Small businesses across the country are finding innovative ways to compete with the big guys this holiday season.
Continue Reading Below
For Robert Talbott, a luxury fashion brand founded in 1950 and based in Monterey, Calif., the holiday season brings along with cheer the chance to expand its reach outside of the West Coast.
The company in recent years has moved a lot of its production back to the U.S., and has broadened its men’s collection, in addition to re-launching a women’s line. Since CEO Bob Corliss, who served as chair of the National Retail Federation Foundation in his 35-plus-years in the retail industry, took the helm in 2011, the company says it has seen year-over-year growth. Corliss says while the retail outlook for the holidays is mixed, he’s more-so bullish about the luxury market.
Talbott started out as a tie company.
“Robert Talbott is your dad’s brand. Its entire genesis was to make the best tie in the world for the guy who was building his career,” Corliss explains. After spending time refining the vision, the brand has added a trimmer, more contemporary line to appeal to young men as well as a line of classic apparel and accessories for women.
But in order to actually expand its retail footprint this holiday season, the company plans to bring the Robert Talbott experience to shoppers across the nation.
Continue Reading Below
Pitching up a pop-up shop is typically done by online retailers to connect physically with clients. And according to Brandon Levey, CEO of Stitch Labs, a company that specializes in multi-channel sales, it may be perhaps more beneficial to e-commerce, but in the case of local businesses, a pop-up shop could help boost brand awareness.
“[Brick-and-mortar retailers] can use the pop-up store as an experiment … to see if they can attract and sell to [new] clients,” Levey said.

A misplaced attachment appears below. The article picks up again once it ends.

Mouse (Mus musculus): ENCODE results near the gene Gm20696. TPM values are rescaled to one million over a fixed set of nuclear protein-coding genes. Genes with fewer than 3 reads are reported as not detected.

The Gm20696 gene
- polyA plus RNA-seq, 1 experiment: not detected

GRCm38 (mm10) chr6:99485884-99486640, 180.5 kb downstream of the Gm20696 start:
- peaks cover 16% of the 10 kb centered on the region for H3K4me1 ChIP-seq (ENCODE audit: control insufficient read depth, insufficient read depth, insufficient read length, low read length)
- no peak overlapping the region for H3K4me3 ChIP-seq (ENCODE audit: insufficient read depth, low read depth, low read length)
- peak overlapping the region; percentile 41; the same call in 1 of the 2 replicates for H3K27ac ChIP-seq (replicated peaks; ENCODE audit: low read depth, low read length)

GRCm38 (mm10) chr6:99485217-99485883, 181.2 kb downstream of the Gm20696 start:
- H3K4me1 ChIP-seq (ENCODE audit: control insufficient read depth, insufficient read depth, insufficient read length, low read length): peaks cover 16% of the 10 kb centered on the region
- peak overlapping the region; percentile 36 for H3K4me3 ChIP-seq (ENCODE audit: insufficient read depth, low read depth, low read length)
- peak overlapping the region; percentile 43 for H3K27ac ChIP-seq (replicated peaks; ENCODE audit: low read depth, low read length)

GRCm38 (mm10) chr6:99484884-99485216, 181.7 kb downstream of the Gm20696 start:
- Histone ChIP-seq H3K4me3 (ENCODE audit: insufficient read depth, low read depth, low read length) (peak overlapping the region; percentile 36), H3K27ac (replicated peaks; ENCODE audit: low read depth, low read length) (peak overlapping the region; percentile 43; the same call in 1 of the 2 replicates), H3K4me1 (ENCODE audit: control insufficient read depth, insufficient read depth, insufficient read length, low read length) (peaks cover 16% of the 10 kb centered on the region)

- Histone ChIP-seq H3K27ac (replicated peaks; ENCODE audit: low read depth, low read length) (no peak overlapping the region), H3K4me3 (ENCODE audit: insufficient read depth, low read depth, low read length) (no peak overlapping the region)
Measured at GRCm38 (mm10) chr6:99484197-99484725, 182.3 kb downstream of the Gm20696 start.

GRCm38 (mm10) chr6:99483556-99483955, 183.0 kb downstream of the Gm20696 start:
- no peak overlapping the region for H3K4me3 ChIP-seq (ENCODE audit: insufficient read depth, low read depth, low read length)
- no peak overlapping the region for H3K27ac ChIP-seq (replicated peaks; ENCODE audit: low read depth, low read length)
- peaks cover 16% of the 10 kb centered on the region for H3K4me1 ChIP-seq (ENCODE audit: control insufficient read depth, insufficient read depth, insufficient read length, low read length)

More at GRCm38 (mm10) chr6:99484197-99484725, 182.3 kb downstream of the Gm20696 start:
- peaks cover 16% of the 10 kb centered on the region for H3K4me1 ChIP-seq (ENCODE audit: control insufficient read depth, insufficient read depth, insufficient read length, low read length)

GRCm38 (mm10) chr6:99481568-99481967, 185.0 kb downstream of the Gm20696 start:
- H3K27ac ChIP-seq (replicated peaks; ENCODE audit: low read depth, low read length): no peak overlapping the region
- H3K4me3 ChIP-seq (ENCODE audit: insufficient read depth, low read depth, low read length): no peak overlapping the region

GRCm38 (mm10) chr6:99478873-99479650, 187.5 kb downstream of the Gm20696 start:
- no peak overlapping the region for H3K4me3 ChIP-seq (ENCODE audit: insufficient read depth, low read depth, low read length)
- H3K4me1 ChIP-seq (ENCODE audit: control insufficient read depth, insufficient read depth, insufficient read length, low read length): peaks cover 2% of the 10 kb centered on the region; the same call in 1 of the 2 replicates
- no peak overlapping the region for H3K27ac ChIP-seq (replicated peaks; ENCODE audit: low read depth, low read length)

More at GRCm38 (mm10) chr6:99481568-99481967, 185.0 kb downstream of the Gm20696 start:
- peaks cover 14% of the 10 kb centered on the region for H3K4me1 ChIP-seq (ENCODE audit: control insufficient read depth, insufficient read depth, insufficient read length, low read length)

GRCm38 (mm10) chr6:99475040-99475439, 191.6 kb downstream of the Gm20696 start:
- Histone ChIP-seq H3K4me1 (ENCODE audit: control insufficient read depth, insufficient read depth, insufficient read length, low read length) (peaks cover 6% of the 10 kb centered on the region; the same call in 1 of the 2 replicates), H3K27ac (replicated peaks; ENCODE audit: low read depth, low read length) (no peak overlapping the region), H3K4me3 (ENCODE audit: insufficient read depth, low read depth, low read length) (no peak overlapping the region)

One of Robert Talbott’s overall strategies, and one that will help with catching the eye of more holiday shoppers, is to open up “shop-in-shop” locations across the country. Similar to pop-up shops, these shop-in-shops, which have already starting cropping up and will continue into the New Year, will resemble stand-alone stores in look and feel, but in 500 sq. foot areas.
The Season of Giving
Another strategy brick-and-mortar stores can use to broaden their retail reach is adding a “gifting” element to online stores. According to the National Retail Federation’s Holiday Consumer Spending Survey, shoppers plan to do 44% of shopping this year online, and they plan to shift their budgets to make room for others. In fact, on average shoppers said they plan to spend about $460 on gifts for their family and $80 on friends, and that’s not including coworkers and other acquaintances.
One way to integrate “gifting” on a retail site is by adding a gift “button” or widget next to the “add to cart” button on item pages. One company offering this service is SmartGift. Founded just 18 months ago, the company says it now has upwards of 50 clients, and co-founders Monika Kochhar and Bernd Strenitz say most of those are small-to-mid-sized businesses.
Kochhar explains one out of every five transactions is a gift transaction year round, meaning gift checkout options can open up more ways for retailers to engage new clients. “It’s about enabling a whole segment of shoppers to give,” she says, adding retailers can really maximize their gifting revenue with the data they receive on the back-end using SmartGift.
The way SmartGift works is that once a giver places a request, an email is sent to the recipient so they can claim their gift. The email directs them to the retailer’s website where they can choose to either have the gift shipped to them or exchange it. In any case, it introduces a new client to a new store.
“The gift transaction is a really powerful consumer acquisition method,” Strenitz says. “Getting the gift recipient back to the store to redeem the gift is a great way to expose them to the brand.”